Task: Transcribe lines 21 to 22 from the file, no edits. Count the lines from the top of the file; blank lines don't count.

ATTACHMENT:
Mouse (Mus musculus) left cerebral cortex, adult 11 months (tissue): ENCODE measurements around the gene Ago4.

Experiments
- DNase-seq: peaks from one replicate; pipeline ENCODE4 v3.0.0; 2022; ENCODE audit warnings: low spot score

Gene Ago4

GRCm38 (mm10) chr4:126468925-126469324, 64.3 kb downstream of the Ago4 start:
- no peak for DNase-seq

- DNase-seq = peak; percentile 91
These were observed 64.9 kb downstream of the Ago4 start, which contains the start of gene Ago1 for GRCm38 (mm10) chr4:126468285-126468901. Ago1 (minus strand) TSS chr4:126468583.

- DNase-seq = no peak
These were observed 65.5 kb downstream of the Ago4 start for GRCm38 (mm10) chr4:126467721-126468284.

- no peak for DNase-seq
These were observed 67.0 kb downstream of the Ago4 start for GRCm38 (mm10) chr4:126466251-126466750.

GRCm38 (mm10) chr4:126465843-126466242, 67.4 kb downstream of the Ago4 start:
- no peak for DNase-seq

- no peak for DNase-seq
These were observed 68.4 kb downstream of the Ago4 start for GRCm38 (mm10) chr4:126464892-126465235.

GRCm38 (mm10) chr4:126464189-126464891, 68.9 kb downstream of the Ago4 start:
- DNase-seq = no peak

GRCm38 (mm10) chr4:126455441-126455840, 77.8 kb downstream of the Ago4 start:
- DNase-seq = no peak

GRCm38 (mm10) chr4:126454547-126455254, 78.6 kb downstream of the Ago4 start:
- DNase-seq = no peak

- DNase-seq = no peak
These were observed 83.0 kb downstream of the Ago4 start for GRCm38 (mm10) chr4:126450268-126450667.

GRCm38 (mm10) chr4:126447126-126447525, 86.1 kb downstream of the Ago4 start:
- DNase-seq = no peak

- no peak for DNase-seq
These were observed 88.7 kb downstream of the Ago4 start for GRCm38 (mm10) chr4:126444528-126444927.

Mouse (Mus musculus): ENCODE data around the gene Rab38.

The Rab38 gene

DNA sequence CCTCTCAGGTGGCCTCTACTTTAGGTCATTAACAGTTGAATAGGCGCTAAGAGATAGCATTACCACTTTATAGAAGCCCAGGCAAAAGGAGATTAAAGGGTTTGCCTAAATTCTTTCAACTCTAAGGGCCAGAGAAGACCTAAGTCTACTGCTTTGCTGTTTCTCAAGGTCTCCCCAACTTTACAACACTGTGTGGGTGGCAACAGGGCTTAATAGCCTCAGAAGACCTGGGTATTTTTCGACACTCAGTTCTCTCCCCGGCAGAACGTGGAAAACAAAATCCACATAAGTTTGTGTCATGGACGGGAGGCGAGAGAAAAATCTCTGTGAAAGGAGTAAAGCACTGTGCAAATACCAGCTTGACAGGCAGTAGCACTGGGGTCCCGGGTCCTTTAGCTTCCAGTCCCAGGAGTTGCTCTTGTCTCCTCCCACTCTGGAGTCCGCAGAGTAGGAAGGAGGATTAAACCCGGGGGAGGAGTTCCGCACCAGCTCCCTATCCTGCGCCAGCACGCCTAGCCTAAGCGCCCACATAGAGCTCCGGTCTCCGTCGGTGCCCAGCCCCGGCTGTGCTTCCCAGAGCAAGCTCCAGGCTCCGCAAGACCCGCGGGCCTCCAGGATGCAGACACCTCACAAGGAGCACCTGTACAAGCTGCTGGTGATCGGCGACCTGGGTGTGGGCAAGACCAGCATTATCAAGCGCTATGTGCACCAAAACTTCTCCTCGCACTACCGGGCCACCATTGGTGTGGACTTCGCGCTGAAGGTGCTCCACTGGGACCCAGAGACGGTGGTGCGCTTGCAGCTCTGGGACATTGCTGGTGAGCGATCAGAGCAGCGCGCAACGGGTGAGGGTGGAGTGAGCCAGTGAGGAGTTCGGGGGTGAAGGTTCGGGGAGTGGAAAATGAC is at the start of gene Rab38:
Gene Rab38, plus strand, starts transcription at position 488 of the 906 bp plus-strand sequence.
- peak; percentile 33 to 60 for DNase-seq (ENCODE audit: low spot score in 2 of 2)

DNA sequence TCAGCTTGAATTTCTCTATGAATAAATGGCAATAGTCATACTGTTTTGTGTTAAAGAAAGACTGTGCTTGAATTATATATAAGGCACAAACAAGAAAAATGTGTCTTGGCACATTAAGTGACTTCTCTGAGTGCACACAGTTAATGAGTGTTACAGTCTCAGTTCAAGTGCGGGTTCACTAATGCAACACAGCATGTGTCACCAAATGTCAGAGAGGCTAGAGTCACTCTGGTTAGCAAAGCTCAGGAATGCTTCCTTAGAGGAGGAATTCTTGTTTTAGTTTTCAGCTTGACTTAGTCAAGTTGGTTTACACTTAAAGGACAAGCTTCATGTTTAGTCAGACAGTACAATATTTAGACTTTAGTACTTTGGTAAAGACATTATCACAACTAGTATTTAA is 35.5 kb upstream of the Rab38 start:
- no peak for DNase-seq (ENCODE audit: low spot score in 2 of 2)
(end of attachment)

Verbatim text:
GRCm38 (mm10) chr4:126454547-126455254, 78.6 kb downstream of the Ago4 start:
- DNase-seq = no peak